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This study is a historical analysis of the campaign waged by Field Marshal von Manstein on the Russian southern front during the winter 1942-43. The study begins just after the 6th Army’s encirclement in Stalingrad and describes the four principal phases of Manstein’s campaign: the attempted relief of the 6th Army; the protection of Army Group A as it disengaged from the Caucasus; the prevention of Manstein’s lines of communications from being cut; and the counterblow to regain the initiative.
The lessons learned from the campaign provide a perspective of battle at the operational level of war. The factors leading to Manstein’s success are discussed and include: superior generalship at the operational level; superior tactical maturity of the Germans; and German tactical and operational agility. The study describes the transition from the operational defensive to the operational offensive and how a defender can have the initiative. Manstein’s use of depth is explained. The concepts of center of gravity and operational art as they pertain to this campaign are also described.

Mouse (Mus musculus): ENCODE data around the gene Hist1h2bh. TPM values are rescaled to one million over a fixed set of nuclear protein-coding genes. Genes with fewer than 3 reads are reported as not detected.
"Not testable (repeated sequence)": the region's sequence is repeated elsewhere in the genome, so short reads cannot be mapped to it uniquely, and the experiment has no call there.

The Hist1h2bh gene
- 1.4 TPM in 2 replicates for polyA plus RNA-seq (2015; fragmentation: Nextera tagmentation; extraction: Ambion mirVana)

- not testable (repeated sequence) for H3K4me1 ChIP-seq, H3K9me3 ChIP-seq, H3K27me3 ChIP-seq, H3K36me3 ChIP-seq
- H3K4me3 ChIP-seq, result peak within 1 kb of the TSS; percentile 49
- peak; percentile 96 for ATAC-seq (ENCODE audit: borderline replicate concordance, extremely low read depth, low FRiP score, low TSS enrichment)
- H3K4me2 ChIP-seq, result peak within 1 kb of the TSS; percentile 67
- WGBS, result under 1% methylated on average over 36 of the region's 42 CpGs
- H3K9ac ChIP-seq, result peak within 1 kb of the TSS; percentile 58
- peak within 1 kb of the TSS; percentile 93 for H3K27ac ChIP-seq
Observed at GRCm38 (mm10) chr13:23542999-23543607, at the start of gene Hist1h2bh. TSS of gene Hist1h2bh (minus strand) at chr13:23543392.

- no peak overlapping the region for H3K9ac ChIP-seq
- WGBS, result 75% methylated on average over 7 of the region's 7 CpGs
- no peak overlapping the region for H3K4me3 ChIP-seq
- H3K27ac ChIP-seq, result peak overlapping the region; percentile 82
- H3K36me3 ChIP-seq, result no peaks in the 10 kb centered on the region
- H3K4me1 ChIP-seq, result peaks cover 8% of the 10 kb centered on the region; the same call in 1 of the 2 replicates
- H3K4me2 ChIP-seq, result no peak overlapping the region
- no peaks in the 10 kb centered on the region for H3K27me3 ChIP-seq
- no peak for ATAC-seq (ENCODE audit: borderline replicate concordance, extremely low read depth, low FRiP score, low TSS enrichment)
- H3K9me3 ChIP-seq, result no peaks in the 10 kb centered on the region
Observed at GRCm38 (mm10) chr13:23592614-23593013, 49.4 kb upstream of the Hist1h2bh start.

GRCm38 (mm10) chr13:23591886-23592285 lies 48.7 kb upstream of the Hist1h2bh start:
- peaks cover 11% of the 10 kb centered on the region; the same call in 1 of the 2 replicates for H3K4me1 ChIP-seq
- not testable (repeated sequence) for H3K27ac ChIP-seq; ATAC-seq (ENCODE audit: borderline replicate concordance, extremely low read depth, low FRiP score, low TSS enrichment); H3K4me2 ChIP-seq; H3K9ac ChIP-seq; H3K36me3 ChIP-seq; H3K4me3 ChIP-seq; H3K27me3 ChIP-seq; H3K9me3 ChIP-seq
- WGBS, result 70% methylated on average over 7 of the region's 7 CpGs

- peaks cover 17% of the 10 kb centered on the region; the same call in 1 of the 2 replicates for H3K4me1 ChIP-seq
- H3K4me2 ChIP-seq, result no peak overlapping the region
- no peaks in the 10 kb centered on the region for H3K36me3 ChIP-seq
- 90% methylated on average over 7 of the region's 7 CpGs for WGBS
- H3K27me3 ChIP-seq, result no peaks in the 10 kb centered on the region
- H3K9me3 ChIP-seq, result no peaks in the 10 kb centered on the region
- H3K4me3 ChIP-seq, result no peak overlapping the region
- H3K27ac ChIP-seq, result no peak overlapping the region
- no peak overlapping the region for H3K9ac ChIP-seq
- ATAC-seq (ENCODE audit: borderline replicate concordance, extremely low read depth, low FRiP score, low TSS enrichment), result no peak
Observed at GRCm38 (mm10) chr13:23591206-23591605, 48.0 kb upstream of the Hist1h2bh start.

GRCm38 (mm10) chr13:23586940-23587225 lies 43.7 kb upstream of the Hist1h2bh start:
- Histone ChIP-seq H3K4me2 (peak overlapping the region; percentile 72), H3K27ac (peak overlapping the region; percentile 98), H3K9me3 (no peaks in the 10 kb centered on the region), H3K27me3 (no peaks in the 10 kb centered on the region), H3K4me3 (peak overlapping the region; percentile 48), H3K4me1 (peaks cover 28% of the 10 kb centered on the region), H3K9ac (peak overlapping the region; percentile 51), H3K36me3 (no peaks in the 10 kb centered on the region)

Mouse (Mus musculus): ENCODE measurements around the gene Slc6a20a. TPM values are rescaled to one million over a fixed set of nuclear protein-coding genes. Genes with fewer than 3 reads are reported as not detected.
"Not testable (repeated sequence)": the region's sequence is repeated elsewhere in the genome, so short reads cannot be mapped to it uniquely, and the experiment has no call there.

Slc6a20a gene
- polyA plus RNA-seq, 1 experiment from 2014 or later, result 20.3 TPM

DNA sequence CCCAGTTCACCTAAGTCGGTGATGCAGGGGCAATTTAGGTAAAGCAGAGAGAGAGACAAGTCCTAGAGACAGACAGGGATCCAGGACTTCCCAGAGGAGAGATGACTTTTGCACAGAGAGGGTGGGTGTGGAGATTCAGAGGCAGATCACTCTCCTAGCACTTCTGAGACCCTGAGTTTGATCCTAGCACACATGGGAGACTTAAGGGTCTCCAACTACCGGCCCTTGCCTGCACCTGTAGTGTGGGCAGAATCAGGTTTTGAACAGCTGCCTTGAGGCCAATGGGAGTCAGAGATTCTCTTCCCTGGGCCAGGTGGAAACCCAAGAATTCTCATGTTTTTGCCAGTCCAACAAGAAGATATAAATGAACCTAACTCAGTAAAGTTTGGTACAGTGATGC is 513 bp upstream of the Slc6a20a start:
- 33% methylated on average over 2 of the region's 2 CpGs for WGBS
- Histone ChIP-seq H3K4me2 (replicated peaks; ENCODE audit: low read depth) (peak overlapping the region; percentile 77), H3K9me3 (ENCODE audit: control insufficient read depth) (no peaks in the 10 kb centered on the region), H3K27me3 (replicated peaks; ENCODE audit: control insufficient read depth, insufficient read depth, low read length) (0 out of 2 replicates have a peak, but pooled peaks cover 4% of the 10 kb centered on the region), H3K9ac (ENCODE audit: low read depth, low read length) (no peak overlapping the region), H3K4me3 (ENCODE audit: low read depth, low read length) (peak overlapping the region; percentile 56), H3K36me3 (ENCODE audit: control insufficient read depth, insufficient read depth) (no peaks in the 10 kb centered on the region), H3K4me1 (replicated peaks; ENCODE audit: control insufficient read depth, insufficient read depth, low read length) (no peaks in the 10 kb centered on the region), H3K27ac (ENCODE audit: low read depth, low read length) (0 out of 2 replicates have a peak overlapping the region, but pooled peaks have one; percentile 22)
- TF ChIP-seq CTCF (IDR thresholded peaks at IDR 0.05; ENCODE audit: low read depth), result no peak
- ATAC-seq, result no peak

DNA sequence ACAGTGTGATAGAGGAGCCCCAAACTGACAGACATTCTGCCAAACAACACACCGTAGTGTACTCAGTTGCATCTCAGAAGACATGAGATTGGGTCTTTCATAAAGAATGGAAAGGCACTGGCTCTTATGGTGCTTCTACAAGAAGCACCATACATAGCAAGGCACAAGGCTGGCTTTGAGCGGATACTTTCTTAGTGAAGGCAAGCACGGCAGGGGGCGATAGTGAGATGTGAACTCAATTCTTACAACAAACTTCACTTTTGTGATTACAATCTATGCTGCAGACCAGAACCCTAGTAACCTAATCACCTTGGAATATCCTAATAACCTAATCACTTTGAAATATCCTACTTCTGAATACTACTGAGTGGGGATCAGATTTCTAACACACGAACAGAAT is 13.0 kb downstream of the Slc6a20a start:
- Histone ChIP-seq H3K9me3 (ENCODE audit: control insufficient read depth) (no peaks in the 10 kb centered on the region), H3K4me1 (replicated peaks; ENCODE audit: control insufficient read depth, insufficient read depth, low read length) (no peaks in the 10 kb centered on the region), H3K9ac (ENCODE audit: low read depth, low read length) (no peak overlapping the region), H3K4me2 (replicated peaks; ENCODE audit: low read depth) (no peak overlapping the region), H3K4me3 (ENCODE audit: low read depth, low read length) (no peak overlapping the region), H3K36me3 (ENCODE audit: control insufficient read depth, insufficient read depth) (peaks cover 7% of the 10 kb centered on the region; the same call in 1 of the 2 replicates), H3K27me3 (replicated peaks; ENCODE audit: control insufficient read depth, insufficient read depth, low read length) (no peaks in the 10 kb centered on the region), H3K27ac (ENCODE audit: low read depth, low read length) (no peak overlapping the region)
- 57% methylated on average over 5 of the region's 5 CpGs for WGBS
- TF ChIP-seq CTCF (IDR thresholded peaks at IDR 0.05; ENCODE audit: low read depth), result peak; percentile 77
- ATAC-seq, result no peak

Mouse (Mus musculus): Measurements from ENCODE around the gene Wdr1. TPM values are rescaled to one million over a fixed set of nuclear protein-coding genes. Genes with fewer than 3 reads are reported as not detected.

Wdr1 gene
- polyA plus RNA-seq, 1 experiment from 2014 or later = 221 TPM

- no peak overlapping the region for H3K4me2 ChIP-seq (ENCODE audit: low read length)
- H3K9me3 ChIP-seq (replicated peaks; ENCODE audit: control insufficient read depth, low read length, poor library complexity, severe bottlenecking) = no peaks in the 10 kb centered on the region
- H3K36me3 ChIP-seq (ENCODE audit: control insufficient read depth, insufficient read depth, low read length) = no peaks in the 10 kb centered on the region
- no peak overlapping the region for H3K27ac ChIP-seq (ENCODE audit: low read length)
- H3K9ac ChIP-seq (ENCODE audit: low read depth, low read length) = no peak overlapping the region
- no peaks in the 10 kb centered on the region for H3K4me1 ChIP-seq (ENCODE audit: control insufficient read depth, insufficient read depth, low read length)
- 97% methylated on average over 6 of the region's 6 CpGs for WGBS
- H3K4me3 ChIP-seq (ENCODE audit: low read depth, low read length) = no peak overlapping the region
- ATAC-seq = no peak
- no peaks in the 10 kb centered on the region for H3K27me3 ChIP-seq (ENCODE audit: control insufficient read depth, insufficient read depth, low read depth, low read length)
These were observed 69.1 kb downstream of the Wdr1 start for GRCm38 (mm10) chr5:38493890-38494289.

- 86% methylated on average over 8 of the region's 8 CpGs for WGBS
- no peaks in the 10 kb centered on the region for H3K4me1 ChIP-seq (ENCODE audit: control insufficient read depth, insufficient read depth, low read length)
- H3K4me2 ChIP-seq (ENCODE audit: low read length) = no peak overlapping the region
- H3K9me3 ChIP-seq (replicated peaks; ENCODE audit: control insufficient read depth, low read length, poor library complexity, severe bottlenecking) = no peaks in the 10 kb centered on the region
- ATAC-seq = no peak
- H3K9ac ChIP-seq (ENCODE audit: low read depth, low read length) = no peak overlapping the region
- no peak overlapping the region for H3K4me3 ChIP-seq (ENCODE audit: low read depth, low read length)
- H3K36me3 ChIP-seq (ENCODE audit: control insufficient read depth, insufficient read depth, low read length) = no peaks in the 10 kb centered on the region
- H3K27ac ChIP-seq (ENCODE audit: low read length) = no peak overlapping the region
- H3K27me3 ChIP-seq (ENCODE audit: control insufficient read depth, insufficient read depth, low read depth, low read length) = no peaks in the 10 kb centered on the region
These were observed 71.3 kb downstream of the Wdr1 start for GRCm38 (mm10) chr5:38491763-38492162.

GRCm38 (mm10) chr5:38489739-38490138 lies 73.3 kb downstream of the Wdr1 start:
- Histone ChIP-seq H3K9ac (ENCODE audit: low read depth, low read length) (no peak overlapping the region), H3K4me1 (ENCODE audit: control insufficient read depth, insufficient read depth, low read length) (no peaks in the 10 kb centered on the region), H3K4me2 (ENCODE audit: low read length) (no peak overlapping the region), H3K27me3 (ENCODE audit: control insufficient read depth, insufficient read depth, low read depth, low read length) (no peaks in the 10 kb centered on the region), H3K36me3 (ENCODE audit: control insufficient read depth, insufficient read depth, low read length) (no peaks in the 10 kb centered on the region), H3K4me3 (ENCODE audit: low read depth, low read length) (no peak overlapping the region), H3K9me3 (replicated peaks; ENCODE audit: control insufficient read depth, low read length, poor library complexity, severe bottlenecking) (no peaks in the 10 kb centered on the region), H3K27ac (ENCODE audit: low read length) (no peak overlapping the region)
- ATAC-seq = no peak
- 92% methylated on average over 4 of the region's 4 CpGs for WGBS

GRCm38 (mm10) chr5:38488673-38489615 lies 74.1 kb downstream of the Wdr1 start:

The study concludes with the implications of the lessons learned for a NATO-Soviet conflict in a central European scenario. The study points out that Manstein demonstrated that victory is possible even when forced to react to the enemy’s plan. The ability of NATO to replicate, today, the agility of Manstein’s forces and the synchronization achieved by his commanders is questioned. The implications of NATO’s lack of operational depth, in contrast to Manstein, are described. The impact of changes in force design since World War II are also explained.